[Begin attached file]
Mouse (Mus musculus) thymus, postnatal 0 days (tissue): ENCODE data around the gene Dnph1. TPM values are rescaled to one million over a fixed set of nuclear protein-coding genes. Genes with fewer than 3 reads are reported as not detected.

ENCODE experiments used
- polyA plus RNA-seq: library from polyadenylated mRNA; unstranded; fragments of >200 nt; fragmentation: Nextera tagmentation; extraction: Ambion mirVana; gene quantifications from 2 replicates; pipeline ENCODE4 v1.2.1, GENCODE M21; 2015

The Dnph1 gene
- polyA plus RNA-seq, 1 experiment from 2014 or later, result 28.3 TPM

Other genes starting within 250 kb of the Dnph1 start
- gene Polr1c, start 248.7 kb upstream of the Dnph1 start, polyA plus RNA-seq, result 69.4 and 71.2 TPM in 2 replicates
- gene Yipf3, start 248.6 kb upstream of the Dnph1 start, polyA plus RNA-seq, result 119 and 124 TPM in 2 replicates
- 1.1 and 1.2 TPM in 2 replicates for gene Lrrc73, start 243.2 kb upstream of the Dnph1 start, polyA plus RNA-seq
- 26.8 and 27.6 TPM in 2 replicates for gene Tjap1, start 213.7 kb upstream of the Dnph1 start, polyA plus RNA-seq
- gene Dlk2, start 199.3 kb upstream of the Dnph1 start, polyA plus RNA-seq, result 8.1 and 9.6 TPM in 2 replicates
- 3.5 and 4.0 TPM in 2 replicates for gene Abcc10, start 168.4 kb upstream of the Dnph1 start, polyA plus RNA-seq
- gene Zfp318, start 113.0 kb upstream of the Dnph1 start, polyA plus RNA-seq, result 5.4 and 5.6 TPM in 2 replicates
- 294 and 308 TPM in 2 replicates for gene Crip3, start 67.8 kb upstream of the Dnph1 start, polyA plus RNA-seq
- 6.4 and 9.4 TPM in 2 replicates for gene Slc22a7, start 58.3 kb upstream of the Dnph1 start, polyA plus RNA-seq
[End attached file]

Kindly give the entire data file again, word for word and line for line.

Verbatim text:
Mouse (Mus musculus) thymus, postnatal 0 days (tissue): ENCODE data around the gene Dnph1. TPM values are rescaled to one million over a fixed set of nuclear protein-coding genes. Genes with fewer than 3 reads are reported as not detected.

ENCODE experiments used
- polyA plus RNA-seq: library from polyadenylated mRNA; unstranded; fragments of >200 nt; fragmentation: Nextera tagmentation; extraction: Ambion mirVana; gene quantifications from 2 replicates; pipeline ENCODE4 v1.2.1, GENCODE M21; 2015

The Dnph1 gene
- polyA plus RNA-seq, 1 experiment from 2014 or later, result 28.3 TPM

Other genes starting within 250 kb of the Dnph1 start
- gene Polr1c, start 248.7 kb upstream of the Dnph1 start, polyA plus RNA-seq, result 69.4 and 71.2 TPM in 2 replicates
- gene Yipf3, start 248.6 kb upstream of the Dnph1 start, polyA plus RNA-seq, result 119 and 124 TPM in 2 replicates
- 1.1 and 1.2 TPM in 2 replicates for gene Lrrc73, start 243.2 kb upstream of the Dnph1 start, polyA plus RNA-seq
- 26.8 and 27.6 TPM in 2 replicates for gene Tjap1, start 213.7 kb upstream of the Dnph1 start, polyA plus RNA-seq
- gene Dlk2, start 199.3 kb upstream of the Dnph1 start, polyA plus RNA-seq, result 8.1 and 9.6 TPM in 2 replicates
- 3.5 and 4.0 TPM in 2 replicates for gene Abcc10, start 168.4 kb upstream of the Dnph1 start, polyA plus RNA-seq
- gene Zfp318, start 113.0 kb upstream of the Dnph1 start, polyA plus RNA-seq, result 5.4 and 5.6 TPM in 2 replicates
- 294 and 308 TPM in 2 replicates for gene Crip3, start 67.8 kb upstream of the Dnph1 start, polyA plus RNA-seq
- 6.4 and 9.4 TPM in 2 replicates for gene Slc22a7, start 58.3 kb upstream of the Dnph1 start, polyA plus RNA-seq